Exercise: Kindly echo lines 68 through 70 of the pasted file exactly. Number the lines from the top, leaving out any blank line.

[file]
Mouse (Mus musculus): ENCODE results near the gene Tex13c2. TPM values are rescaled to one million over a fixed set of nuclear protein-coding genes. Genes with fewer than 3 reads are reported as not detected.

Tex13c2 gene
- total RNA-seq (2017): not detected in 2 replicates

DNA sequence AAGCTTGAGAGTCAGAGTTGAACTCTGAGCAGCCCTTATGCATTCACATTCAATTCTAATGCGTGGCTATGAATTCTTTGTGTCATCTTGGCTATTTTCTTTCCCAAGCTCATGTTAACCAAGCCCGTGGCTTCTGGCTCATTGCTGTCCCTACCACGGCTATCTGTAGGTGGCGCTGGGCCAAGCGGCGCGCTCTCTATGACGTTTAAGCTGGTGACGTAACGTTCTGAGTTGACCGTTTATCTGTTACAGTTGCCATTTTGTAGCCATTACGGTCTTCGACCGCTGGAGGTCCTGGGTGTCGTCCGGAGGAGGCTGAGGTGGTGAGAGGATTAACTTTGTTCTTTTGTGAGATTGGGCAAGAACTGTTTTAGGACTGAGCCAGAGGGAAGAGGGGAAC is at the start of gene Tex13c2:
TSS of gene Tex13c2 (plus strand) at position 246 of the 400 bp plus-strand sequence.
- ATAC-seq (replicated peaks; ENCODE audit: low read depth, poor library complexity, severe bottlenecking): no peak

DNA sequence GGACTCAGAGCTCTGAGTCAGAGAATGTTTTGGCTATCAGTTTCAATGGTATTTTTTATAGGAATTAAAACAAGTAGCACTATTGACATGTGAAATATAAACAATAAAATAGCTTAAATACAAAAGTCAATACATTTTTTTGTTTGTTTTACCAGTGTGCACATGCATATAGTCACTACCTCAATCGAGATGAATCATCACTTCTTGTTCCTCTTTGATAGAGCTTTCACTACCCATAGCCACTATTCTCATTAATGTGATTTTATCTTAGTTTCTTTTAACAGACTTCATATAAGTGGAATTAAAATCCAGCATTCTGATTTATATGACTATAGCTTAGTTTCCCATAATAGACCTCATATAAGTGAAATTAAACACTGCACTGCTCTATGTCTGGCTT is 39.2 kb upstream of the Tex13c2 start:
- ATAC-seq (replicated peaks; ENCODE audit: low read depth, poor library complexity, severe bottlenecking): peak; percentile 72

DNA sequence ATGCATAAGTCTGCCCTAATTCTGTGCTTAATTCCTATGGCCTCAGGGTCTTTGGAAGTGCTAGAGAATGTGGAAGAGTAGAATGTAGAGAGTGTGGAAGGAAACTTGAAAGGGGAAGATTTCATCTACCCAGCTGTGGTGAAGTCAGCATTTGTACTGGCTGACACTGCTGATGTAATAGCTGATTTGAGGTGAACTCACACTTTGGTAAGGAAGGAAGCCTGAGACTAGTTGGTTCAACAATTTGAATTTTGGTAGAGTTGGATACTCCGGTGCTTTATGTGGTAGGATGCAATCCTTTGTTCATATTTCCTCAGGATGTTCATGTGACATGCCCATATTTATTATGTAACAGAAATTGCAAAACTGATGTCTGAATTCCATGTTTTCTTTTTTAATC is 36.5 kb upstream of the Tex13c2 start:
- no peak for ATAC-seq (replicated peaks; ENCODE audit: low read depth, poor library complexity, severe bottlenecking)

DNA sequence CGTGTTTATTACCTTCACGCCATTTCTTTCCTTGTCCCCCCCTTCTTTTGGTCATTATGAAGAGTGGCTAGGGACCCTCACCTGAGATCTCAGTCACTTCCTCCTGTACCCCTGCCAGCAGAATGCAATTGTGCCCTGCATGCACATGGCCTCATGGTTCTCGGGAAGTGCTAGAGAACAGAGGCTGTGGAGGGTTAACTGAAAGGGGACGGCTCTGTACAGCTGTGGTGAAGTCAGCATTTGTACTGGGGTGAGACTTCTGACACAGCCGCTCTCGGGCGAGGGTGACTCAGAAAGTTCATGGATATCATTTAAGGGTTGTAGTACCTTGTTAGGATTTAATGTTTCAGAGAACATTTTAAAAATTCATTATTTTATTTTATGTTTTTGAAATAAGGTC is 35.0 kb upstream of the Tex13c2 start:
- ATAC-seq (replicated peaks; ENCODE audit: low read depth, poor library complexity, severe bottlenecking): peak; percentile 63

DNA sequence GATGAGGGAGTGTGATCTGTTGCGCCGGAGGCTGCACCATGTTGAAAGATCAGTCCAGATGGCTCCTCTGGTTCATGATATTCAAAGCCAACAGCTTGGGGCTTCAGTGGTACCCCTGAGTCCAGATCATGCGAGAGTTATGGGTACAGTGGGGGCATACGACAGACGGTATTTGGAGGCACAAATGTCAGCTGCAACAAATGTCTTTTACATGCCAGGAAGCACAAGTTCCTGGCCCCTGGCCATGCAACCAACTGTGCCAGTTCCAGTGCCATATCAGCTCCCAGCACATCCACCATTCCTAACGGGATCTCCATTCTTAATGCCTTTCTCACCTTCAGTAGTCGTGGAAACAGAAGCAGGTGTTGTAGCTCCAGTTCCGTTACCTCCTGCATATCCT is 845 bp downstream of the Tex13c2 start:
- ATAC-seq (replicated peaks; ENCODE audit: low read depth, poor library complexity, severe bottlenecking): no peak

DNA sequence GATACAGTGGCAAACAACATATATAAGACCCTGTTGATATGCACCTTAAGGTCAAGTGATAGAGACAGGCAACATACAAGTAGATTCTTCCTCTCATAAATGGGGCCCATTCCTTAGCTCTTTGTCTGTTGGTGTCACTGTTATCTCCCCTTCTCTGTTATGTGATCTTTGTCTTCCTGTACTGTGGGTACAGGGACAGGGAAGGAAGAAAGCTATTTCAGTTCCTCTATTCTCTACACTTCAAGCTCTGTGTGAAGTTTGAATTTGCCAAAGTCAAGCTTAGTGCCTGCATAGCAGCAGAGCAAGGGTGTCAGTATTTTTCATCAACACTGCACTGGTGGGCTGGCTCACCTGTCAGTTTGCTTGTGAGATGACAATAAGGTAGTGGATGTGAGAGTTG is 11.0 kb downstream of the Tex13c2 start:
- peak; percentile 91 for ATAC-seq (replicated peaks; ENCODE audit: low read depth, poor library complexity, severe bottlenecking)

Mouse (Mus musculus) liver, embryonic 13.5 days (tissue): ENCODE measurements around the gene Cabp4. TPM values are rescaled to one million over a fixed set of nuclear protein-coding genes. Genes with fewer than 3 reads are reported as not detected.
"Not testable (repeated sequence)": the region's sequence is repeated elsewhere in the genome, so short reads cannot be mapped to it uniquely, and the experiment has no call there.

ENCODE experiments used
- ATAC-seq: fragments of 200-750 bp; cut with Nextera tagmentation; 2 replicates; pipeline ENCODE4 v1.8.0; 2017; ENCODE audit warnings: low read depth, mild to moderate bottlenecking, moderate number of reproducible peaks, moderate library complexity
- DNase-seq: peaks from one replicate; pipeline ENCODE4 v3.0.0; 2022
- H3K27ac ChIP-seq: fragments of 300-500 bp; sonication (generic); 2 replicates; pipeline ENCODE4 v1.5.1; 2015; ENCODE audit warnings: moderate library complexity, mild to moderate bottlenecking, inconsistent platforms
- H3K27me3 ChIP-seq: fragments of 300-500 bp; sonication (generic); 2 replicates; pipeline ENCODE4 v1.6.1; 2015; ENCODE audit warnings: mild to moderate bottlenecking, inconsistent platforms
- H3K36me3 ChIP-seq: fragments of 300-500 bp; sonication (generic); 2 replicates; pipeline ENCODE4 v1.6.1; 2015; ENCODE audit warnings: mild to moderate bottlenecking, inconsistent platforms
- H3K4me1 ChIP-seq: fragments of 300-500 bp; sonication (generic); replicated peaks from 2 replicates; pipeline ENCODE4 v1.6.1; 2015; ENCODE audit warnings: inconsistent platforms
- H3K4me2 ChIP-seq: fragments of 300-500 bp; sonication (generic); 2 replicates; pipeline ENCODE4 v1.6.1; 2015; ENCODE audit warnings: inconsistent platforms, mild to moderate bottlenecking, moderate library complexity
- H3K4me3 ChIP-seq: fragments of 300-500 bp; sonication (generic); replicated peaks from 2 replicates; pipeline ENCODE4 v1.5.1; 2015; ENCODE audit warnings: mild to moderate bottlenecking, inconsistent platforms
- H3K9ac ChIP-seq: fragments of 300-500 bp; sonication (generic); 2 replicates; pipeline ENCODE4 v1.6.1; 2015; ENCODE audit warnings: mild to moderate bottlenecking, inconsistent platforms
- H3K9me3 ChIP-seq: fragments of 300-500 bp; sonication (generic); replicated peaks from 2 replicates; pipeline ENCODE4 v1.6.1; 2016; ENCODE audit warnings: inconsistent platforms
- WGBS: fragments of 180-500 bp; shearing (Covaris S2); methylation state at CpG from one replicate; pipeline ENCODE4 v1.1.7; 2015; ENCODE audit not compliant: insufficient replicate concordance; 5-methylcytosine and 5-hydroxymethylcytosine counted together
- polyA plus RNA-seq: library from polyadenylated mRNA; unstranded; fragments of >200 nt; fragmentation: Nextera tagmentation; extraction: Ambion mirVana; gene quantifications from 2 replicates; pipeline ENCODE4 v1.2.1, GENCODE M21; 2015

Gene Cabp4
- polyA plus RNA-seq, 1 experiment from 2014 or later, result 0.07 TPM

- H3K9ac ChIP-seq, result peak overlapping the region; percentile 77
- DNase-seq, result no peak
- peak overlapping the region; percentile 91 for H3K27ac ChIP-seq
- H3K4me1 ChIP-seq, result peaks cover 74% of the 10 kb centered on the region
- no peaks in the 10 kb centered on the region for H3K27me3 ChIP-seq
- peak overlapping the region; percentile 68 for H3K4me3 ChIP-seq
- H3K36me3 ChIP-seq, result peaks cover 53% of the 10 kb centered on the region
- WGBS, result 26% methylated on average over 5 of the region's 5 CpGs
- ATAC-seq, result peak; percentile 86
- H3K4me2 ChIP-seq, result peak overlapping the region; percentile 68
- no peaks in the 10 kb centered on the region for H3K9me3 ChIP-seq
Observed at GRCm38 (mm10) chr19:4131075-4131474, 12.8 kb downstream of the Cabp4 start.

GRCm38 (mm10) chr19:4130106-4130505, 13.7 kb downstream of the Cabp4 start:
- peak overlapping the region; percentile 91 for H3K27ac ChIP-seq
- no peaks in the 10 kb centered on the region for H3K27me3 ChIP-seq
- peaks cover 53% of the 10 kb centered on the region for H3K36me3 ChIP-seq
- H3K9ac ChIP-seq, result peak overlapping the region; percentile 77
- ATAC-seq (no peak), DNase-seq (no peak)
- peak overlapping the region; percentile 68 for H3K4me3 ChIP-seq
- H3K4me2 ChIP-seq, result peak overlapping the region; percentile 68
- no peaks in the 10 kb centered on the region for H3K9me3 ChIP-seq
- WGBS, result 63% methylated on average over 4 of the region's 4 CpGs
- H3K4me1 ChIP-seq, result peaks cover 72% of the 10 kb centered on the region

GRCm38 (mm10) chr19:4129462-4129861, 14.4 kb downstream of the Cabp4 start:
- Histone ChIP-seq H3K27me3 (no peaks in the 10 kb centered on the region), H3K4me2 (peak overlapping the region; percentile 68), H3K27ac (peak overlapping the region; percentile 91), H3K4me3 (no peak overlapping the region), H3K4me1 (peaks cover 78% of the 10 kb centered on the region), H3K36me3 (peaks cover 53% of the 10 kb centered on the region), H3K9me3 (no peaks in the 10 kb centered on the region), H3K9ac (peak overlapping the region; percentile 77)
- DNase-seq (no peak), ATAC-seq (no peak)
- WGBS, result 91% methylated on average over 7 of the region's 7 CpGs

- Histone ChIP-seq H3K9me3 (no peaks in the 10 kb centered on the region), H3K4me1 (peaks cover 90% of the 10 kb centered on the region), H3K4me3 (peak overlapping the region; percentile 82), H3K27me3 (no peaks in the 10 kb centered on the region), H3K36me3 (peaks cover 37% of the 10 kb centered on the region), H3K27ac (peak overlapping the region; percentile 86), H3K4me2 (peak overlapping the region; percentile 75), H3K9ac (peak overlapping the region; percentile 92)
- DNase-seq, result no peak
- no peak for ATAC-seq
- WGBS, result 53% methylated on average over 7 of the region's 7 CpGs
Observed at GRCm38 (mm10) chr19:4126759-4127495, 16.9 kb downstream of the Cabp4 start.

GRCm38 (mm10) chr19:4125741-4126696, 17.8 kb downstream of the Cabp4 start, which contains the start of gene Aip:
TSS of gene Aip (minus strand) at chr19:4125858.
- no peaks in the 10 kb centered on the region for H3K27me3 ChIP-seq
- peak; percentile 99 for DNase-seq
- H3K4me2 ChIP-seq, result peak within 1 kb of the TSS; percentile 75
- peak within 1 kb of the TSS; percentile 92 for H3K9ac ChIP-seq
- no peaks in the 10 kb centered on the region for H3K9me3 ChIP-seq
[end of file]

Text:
- no peaks in the 10 kb centered on the region for H3K27me3 ChIP-seq
- peak; percentile 99 for DNase-seq
- H3K4me2 ChIP-seq, result peak within 1 kb of the TSS; percentile 75